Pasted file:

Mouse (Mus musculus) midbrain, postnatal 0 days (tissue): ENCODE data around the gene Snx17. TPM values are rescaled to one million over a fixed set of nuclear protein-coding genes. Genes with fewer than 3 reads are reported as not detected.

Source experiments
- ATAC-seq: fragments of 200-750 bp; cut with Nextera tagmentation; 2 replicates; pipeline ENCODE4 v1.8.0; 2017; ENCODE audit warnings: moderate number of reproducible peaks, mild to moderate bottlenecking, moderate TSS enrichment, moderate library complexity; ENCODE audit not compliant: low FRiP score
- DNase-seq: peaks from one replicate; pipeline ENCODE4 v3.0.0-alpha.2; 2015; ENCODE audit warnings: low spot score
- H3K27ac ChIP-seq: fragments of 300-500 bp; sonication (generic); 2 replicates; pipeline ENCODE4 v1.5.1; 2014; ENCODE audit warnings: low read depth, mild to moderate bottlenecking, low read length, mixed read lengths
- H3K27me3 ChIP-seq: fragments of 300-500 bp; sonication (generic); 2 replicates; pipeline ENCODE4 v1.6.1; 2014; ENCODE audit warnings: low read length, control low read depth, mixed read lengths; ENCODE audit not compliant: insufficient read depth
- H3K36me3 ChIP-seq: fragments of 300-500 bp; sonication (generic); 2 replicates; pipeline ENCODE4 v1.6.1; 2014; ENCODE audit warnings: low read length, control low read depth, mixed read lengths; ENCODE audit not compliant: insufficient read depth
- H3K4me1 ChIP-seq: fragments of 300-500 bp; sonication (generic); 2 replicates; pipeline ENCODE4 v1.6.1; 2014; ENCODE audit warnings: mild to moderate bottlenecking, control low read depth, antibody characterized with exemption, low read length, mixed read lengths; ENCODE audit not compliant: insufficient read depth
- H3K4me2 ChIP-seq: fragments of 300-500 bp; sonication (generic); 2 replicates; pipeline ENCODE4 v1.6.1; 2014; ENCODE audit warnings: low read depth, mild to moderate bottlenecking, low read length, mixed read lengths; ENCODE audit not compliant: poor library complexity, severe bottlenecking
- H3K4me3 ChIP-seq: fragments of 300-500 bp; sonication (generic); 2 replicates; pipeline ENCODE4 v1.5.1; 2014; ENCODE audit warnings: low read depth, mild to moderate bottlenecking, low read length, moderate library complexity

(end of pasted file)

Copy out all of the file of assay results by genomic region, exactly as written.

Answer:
Mouse (Mus musculus) midbrain, postnatal 0 days (tissue): ENCODE data around the gene Snx17. TPM values are rescaled to one million over a fixed set of nuclear protein-coding genes. Genes with fewer than 3 reads are reported as not detected.

Source experiments
- ATAC-seq: fragments of 200-750 bp; cut with Nextera tagmentation; 2 replicates; pipeline ENCODE4 v1.8.0; 2017; ENCODE audit warnings: moderate number of reproducible peaks, mild to moderate bottlenecking, moderate TSS enrichment, moderate library complexity; ENCODE audit not compliant: low FRiP score
- DNase-seq: peaks from one replicate; pipeline ENCODE4 v3.0.0-alpha.2; 2015; ENCODE audit warnings: low spot score
- H3K27ac ChIP-seq: fragments of 300-500 bp; sonication (generic); 2 replicates; pipeline ENCODE4 v1.5.1; 2014; ENCODE audit warnings: low read depth, mild to moderate bottlenecking, low read length, mixed read lengths
- H3K27me3 ChIP-seq: fragments of 300-500 bp; sonication (generic); 2 replicates; pipeline ENCODE4 v1.6.1; 2014; ENCODE audit warnings: low read length, control low read depth, mixed read lengths; ENCODE audit not compliant: insufficient read depth
- H3K36me3 ChIP-seq: fragments of 300-500 bp; sonication (generic); 2 replicates; pipeline ENCODE4 v1.6.1; 2014; ENCODE audit warnings: low read length, control low read depth, mixed read lengths; ENCODE audit not compliant: insufficient read depth
- H3K4me1 ChIP-seq: fragments of 300-500 bp; sonication (generic); 2 replicates; pipeline ENCODE4 v1.6.1; 2014; ENCODE audit warnings: mild to moderate bottlenecking, control low read depth, antibody characterized with exemption, low read length, mixed read lengths; ENCODE audit not compliant: insufficient read depth
- H3K4me2 ChIP-seq: fragments of 300-500 bp; sonication (generic); 2 replicates; pipeline ENCODE4 v1.6.1; 2014; ENCODE audit warnings: low read depth, mild to moderate bottlenecking, low read length, mixed read lengths; ENCODE audit not compliant: poor library complexity, severe bottlenecking
- H3K4me3 ChIP-seq: fragments of 300-500 bp; sonication (generic); 2 replicates; pipeline ENCODE4 v1.5.1; 2014; ENCODE audit warnings: low read depth, mild to moderate bottlenecking, low read length, moderate library complexity